Benefits of composting
Composting allows gardeners and farmers to divert up to 30 per cent of regular waste from going to landfill, towards creating compost. This is one of the best reasons to compost, as when food waste, grass cuttings, etc., are added to landfill sites, it lacks oxygen to break down properly and instead produces methane which is harmful and causes global warming, which can impact climate change.
Composting introduces beneficial microorganisms and bacteria to the soil. It also offers gardeners the option to reduce or completely avoid use of artificial fertilizers.
Compost making complications to avoid
If you are using a home composting unit, it is best not to add animal bones or cooked food to the compost bin as this can attract vermin such as mice or rats. A solution to discourage vermin is to place some chicken wire on the ground before placing your compost bin. This helps discourage animals from digging into your composting unit or pile.
Large skins such as melon and orange peels and banana skins, can take some time to break down if added in as a large piece. So, break these up before placing them in your compost bin to speed up their breakdown. Alternatively, you could use a biomass shredder.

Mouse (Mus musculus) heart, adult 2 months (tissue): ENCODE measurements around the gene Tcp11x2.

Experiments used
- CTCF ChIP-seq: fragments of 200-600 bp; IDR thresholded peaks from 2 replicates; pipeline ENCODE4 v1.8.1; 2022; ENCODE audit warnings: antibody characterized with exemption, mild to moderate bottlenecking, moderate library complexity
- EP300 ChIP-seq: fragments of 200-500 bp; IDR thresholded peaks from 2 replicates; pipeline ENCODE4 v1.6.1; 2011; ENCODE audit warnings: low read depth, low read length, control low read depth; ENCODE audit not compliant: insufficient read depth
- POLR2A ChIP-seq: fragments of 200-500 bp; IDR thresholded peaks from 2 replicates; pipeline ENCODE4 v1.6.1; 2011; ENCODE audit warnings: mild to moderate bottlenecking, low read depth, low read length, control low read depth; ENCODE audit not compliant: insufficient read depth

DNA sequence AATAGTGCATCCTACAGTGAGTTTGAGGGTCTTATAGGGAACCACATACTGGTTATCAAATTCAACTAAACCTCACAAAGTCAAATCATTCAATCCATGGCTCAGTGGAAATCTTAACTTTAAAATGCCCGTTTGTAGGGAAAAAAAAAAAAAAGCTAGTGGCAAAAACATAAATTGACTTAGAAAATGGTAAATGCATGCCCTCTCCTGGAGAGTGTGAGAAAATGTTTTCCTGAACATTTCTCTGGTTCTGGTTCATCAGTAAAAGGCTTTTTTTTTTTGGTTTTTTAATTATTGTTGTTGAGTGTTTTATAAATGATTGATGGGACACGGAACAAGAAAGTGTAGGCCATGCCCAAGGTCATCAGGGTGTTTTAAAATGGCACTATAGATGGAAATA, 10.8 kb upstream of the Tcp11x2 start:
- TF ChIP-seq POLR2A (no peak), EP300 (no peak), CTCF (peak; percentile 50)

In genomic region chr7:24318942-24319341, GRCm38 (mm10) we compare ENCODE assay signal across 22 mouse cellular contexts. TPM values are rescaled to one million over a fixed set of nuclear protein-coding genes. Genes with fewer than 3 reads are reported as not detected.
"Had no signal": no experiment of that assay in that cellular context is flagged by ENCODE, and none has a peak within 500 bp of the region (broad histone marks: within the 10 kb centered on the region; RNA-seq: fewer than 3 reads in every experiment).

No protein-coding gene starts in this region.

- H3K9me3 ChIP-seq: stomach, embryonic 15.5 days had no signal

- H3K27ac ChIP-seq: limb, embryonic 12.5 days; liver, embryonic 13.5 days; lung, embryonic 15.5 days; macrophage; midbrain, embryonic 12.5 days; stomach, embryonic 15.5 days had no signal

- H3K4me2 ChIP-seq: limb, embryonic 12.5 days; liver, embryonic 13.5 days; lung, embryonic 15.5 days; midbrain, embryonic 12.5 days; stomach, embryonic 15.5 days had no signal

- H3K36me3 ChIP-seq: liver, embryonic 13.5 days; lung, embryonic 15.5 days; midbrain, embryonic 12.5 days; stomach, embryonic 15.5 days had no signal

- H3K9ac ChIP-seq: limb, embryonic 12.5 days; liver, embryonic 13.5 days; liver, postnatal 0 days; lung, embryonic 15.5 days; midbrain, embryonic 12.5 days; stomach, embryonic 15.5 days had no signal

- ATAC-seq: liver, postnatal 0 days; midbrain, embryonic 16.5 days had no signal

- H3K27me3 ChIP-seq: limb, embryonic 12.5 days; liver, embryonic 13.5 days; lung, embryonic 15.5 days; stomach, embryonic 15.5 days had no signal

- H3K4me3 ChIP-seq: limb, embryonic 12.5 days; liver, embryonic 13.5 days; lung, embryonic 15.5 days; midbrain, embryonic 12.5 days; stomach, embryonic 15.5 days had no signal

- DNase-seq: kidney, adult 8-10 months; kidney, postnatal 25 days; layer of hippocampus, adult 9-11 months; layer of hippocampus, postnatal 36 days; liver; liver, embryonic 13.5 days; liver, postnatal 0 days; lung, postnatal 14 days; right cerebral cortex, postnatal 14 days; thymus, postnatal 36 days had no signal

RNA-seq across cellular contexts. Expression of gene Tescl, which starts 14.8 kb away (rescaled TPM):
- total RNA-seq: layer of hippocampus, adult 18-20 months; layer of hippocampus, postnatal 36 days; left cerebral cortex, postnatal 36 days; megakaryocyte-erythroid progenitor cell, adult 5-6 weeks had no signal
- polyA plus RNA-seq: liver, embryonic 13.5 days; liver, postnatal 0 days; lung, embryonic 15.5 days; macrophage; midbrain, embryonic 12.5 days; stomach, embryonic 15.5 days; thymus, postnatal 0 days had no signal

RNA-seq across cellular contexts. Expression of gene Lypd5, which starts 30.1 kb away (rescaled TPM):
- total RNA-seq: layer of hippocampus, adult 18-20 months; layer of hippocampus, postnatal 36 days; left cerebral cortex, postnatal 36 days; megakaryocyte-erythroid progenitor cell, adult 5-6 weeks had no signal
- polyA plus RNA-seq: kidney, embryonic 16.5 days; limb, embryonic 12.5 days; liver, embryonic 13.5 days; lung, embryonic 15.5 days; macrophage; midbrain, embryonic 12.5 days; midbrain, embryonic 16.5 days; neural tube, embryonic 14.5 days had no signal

During the summer months, small fruit flies can be attracted to your compost bin due to the rotting food. If this becomes an issue, add a layer of 0.75 to 2 in (2 to 5 cm) of fresh grass cuttings to the top of the compost. If fruit flies become an issue for your indoor food waste container, simply wash the bin out with a small amount of vinegar and warm water. Or consider placing this container in your fridge or freezer during the summer months.
Increasingly, coffee cups and take away products are being made from compostable or biodegradable packaging. While this is to be welcomed, these compostable items sadly don’t break down very well in home composting units or compost piles, and usually require industrial composting. Industrial composting generates much higher heat which leads to a breakdown of these materials. However, you can add small quantities of these products such as bamboo cutlery, bamboo toothbrushes, bamboo swabs or paper napkins and plates.
Compost bins can also take your garden weeds, but caution is needed, home composters often do not kill the seeds of weeds and this can become an issue when you later add the compost to the soil, it is best to remove seed pods from any weeds, before placing them into a compost bin or pile.
Dog and Cat manure should not be composted, if the compost is to be used around vegetables or fruit plants. However well-decomposed chicken or cow manure is excellent to add to your compost pile.
Composting has huge benefits. It not only reduces the volume of waste we send to landfill, but it also provides gardeners with free organic fertilizer. Unlike artificial fertilizers, compost benefits the soil and the living bacteria, fungi, and microorganisms in it, which in turn benefits the soil further. Composting improves soil quality, and with increasing levels of soil degradation globally, adding compost is a way to naturally help soil become increasingly healthier.